So now came the final combat. There appears to have been a lull in the battle as Scipio reformed his army for the final assault. Perhaps a counterpunch from Hannibal at this point might have caught the Romans before this was complete? But in fact he chose to await the attack. Scipio ordered forward the Roman principes and triarii onto the flanks, while recalling the remaining hastati from pursuit by means of trumpets. The two lines charged each other and a long and hard struggle ensued. Eventually the returning Roman cavalry took the Carthaginians from the rear, Polybius implying that the whole line was virtually wiped out in battle and the following pursuit. Hannibal fled and the Romans looted his camp. The battle to be master of the Mediterranean was over.
Polybius says 20,000 Carthaginians were killed and almost as many were taken prisoner – which helps confirm our initial sizing of their army. More importantly, over 1,500 Romans were killed – an unusually high number for a victorious army, and demonstrating just how long and sustained the fighting was, and how close the result.
Some Issues for Game Organisers
So on the face of it, a relatively straightforward battle. Well, no. There are a number of areas where Game Organisers will have to consider how their chosen rules will reflect the history.
The first is the troop types used to represent the Carthaginian foot. The first line of mainly mercenary Ligurians and Celts - these are more likely to fight in their native manner, but there are various ways of interpreting what this was. For example, Celts are sometimes viewed as close order foot, sometimes “loose order” (whatever that means). The second line should probably be some form of close order foot – probably spearmen. Hannibal’s veterans in the third line are more problematical. That they are close order foot ready to battle to the death in toe-to-toe combat is not in doubt. But as a wargamer we need to decide how to classify them for our chosen rules – and be wary of using a troop-type that cannot stand up to Roman legionaries. The “captured Roman equipment” story is well-known and in order to ensure a close fight then I see a strong argument for treating them identically to the Romans.
Next we have the elephants. Hannibal positioned them to cover his infantry line, but we will need to decide how many elephant models to use and how to space them out, with some light infantry support in between them. Also, the “elephant running amok” rules so beloved of wargamers should be used with care – depending on how many elephants one model is representing.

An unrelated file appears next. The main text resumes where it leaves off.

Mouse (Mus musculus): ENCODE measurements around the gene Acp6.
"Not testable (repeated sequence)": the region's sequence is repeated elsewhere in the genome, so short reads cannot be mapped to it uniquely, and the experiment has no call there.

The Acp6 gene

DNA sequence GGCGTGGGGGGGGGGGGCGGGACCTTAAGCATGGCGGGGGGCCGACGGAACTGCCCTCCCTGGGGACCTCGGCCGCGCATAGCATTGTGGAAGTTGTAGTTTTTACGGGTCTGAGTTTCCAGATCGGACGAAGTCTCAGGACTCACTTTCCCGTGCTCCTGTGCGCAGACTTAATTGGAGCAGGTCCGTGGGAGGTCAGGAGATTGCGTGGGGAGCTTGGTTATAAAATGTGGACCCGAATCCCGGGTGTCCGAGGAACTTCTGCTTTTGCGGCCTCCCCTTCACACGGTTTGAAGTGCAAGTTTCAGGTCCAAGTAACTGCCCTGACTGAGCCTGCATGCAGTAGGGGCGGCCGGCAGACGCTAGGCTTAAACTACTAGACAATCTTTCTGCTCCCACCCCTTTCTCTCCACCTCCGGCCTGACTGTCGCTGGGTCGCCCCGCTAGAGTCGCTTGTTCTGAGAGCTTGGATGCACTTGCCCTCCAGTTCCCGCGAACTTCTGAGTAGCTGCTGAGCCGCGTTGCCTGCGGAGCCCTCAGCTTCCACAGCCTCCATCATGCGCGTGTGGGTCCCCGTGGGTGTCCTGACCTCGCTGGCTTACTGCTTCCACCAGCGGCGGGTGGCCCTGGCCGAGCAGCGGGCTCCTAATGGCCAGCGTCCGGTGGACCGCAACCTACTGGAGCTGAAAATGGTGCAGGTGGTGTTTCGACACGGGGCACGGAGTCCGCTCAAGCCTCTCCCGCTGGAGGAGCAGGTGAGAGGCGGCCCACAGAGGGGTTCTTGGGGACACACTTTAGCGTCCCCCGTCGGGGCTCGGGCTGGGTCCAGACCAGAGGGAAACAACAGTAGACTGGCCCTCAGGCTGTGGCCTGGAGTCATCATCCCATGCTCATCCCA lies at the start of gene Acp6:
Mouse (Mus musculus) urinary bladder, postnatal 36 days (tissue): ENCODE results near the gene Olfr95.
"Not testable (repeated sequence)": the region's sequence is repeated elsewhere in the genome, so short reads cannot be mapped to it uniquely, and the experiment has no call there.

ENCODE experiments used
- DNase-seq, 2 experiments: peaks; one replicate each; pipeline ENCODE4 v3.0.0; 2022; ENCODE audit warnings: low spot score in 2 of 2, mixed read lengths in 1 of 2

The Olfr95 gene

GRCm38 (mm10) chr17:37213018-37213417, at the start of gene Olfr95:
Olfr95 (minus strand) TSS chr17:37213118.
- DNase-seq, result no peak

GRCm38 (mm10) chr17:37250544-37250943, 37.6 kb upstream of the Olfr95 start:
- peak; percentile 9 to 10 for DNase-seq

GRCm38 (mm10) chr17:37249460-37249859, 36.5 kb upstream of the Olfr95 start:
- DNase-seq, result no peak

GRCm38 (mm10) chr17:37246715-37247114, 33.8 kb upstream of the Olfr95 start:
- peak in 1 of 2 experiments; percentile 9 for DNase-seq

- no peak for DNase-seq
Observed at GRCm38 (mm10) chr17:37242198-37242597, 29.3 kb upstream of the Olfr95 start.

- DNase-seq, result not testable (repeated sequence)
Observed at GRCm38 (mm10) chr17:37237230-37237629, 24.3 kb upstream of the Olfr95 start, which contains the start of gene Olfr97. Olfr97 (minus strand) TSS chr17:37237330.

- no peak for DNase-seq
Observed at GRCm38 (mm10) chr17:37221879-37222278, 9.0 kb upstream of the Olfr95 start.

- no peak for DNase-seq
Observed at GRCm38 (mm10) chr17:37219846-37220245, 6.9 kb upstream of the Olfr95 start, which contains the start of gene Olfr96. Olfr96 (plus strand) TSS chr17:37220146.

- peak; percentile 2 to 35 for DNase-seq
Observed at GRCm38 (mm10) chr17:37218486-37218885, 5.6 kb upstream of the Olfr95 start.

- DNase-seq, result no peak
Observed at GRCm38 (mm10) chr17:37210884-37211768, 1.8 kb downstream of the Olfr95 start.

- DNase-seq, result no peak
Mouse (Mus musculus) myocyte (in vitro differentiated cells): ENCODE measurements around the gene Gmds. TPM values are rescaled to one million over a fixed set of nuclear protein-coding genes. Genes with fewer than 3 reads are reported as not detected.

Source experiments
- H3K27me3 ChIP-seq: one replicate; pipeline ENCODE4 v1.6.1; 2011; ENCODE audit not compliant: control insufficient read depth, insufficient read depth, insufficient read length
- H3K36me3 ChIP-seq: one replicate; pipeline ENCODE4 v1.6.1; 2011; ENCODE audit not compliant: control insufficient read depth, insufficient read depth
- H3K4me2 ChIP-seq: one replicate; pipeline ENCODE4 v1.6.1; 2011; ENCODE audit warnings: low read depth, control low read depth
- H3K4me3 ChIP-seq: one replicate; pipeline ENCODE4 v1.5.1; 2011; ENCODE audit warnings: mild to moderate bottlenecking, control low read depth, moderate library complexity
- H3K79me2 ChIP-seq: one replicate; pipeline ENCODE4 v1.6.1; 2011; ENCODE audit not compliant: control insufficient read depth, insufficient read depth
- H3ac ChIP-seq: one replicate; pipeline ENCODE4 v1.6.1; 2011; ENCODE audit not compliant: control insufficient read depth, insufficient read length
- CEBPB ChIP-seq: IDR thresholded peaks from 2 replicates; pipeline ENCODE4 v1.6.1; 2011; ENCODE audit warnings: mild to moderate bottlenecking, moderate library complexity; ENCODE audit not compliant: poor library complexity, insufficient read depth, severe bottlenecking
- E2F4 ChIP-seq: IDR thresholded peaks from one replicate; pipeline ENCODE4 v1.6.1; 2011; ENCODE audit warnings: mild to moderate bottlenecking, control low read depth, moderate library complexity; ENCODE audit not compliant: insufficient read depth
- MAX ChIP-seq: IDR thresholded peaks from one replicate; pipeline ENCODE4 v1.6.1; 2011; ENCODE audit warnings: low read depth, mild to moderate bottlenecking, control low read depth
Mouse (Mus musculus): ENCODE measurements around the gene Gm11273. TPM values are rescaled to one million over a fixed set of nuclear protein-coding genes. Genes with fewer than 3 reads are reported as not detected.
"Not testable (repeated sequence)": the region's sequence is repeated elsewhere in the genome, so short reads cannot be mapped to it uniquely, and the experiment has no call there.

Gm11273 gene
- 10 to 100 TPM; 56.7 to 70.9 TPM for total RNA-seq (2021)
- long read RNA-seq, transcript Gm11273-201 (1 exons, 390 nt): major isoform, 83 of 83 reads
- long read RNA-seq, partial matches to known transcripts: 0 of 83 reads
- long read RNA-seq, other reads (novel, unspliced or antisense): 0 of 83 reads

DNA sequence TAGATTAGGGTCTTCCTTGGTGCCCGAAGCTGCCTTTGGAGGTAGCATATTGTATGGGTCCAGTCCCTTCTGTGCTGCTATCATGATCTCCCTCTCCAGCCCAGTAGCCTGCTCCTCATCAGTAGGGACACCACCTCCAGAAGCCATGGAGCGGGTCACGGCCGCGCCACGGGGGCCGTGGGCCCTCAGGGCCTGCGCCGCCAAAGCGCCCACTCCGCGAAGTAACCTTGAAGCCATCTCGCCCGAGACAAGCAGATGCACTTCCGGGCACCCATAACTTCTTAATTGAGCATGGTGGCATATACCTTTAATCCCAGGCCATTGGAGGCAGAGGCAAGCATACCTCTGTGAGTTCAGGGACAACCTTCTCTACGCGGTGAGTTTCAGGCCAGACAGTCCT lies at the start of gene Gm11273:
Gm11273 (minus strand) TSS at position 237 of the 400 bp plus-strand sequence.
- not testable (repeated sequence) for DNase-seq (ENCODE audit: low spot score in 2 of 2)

The “elephant lanes” created by Scipio, and indeed the entire manipular system, is traditionally a stern test of ancient wargames rules, and few seem to pass it – not least because we are are not really sure how it actually worked, so modelling it becomes even harder.
The main challenge may be how one allows Hannibal’s veterans to be still standing waiting for the final conflict when both cavalry wings and the first two infantry lines have already run away. These days, most rule sets have an “army defeated” measure which would have the Carthaginians lose by this moment. This challenge is equally applicable to the Romans – they need to be able to fight on until the trarii are committed, since the eventual defeat of the hastati and principes was clearly a planned for event in the Roman deployment. One answer may be to treat each line as a separate army (in some ways that is exactly how the Carthaginian army fought, and Goldsworthy makes comments about this).
How one deals with the pursuing and then returning Roman (or potentially Carthaginian) cavalry could affect things – some rules will be better than others at slowing down the rallying process, and it is worth giving some consideration to this.
Finally, the control and command issues need to be considered. It is clear to me that Scipio had much more control over his entire army in this battle than did Hannibal – in fact the latter does not seem to have been able to influence much of the battle at all. How should this be treated – should a more inspiring and dynamic Hannibal be allowed to work more closely with the first two lines? How can we reflect the Roman control?
So there we are. Now we need to raise our armies and march to the plains to confront our enemies amidst the blood and sand. See you on 17 April…